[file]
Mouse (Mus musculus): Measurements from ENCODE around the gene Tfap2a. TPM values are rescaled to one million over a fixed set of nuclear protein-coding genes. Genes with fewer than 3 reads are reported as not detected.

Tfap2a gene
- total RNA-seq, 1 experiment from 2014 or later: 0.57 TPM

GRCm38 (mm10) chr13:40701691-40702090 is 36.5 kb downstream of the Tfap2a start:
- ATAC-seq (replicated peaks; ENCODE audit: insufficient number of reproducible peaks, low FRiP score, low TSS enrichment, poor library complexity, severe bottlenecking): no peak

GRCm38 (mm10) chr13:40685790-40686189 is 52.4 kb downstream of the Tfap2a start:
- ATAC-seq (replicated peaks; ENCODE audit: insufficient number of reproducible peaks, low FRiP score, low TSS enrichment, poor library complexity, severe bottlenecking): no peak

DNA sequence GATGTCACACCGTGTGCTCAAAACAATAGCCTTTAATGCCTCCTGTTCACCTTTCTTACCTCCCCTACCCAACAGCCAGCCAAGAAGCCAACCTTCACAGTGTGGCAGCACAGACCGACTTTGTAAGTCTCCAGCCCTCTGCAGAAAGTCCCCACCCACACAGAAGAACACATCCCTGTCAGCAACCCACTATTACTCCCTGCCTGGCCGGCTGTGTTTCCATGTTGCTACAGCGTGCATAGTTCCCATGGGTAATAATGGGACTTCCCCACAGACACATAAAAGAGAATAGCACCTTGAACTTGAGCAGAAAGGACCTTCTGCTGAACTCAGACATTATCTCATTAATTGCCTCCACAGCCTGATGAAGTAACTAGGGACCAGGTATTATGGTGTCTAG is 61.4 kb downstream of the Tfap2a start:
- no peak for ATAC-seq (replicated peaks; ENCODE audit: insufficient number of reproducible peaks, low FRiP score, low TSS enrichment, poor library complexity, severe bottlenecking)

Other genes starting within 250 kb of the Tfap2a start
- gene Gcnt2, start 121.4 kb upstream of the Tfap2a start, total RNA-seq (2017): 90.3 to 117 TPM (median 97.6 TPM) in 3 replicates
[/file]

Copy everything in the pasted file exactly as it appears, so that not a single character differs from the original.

Mouse (Mus musculus): Measurements from ENCODE around the gene Tfap2a. TPM values are rescaled to one million over a fixed set of nuclear protein-coding genes. Genes with fewer than 3 reads are reported as not detected.

Tfap2a gene
- total RNA-seq, 1 experiment from 2014 or later: 0.57 TPM

GRCm38 (mm10) chr13:40701691-40702090 is 36.5 kb downstream of the Tfap2a start:
- ATAC-seq (replicated peaks; ENCODE audit: insufficient number of reproducible peaks, low FRiP score, low TSS enrichment, poor library complexity, severe bottlenecking): no peak

GRCm38 (mm10) chr13:40685790-40686189 is 52.4 kb downstream of the Tfap2a start:
- ATAC-seq (replicated peaks; ENCODE audit: insufficient number of reproducible peaks, low FRiP score, low TSS enrichment, poor library complexity, severe bottlenecking): no peak

DNA sequence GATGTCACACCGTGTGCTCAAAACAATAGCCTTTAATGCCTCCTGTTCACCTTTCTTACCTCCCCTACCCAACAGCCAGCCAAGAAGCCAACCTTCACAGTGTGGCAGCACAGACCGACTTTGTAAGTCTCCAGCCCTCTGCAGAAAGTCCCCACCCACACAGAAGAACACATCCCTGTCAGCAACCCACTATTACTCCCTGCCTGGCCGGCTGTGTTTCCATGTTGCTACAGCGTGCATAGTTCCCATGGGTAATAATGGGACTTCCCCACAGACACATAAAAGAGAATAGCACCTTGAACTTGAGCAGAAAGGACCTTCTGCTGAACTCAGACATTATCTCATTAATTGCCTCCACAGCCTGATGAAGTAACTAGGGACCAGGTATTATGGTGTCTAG is 61.4 kb downstream of the Tfap2a start:
- no peak for ATAC-seq (replicated peaks; ENCODE audit: insufficient number of reproducible peaks, low FRiP score, low TSS enrichment, poor library complexity, severe bottlenecking)

Other genes starting within 250 kb of the Tfap2a start
- gene Gcnt2, start 121.4 kb upstream of the Tfap2a start, total RNA-seq (2017): 90.3 to 117 TPM (median 97.6 TPM) in 3 replicates